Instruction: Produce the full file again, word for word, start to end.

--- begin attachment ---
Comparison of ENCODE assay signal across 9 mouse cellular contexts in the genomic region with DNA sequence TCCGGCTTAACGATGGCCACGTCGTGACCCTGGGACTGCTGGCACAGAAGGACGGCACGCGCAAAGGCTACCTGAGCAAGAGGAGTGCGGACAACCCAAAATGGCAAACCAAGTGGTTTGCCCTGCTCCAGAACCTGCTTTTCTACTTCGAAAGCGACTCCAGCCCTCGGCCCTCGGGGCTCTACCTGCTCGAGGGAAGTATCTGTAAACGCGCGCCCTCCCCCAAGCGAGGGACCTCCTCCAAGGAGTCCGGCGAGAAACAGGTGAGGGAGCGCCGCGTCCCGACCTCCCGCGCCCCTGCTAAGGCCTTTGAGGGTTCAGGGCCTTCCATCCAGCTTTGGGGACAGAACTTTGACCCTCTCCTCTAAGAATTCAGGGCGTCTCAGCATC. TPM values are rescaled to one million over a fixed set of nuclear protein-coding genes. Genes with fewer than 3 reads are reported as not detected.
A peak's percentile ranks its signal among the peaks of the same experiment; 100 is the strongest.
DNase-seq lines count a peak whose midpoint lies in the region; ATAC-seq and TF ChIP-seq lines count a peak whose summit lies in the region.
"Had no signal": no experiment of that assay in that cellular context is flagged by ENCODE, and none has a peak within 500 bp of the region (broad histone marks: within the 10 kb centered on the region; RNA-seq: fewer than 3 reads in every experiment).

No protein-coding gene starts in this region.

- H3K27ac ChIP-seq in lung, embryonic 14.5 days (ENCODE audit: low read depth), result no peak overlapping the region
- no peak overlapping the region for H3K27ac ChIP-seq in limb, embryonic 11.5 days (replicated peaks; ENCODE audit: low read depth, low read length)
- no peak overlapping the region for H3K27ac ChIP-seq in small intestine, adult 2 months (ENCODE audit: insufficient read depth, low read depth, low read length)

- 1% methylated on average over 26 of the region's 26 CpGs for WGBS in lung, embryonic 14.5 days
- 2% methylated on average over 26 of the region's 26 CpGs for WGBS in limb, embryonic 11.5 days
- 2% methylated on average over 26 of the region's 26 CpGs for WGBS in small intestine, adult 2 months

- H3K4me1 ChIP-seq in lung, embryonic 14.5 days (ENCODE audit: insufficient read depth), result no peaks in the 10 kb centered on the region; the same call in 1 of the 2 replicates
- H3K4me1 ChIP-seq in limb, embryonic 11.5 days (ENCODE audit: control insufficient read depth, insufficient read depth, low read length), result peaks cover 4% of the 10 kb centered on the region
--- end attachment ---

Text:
Comparison of ENCODE assay signal across 9 mouse cellular contexts in the genomic region with DNA sequence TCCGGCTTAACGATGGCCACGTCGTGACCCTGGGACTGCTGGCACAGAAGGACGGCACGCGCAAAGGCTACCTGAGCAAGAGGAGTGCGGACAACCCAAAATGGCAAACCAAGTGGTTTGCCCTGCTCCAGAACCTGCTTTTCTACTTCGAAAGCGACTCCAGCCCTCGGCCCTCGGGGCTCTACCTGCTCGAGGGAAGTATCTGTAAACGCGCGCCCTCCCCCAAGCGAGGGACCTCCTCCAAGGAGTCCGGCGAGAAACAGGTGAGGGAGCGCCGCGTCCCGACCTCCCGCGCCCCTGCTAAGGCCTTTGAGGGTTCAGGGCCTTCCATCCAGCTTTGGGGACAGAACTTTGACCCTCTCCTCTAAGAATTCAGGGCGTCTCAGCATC. TPM values are rescaled to one million over a fixed set of nuclear protein-coding genes. Genes with fewer than 3 reads are reported as not detected.
A peak's percentile ranks its signal among the peaks of the same experiment; 100 is the strongest.
DNase-seq lines count a peak whose midpoint lies in the region; ATAC-seq and TF ChIP-seq lines count a peak whose summit lies in the region.
"Had no signal": no experiment of that assay in that cellular context is flagged by ENCODE, and none has a peak within 500 bp of the region (broad histone marks: within the 10 kb centered on the region; RNA-seq: fewer than 3 reads in every experiment).

No protein-coding gene starts in this region.

- H3K27ac ChIP-seq in lung, embryonic 14.5 days (ENCODE audit: low read depth), result no peak overlapping the region
- no peak overlapping the region for H3K27ac ChIP-seq in limb, embryonic 11.5 days (replicated peaks; ENCODE audit: low read depth, low read length)
- no peak overlapping the region for H3K27ac ChIP-seq in small intestine, adult 2 months (ENCODE audit: insufficient read depth, low read depth, low read length)

- 1% methylated on average over 26 of the region's 26 CpGs for WGBS in lung, embryonic 14.5 days
- 2% methylated on average over 26 of the region's 26 CpGs for WGBS in limb, embryonic 11.5 days
- 2% methylated on average over 26 of the region's 26 CpGs for WGBS in small intestine, adult 2 months

- H3K4me1 ChIP-seq in lung, embryonic 14.5 days (ENCODE audit: insufficient read depth), result no peaks in the 10 kb centered on the region; the same call in 1 of the 2 replicates
- H3K4me1 ChIP-seq in limb, embryonic 11.5 days (ENCODE audit: control insufficient read depth, insufficient read depth, low read length), result peaks cover 4% of the 10 kb centered on the region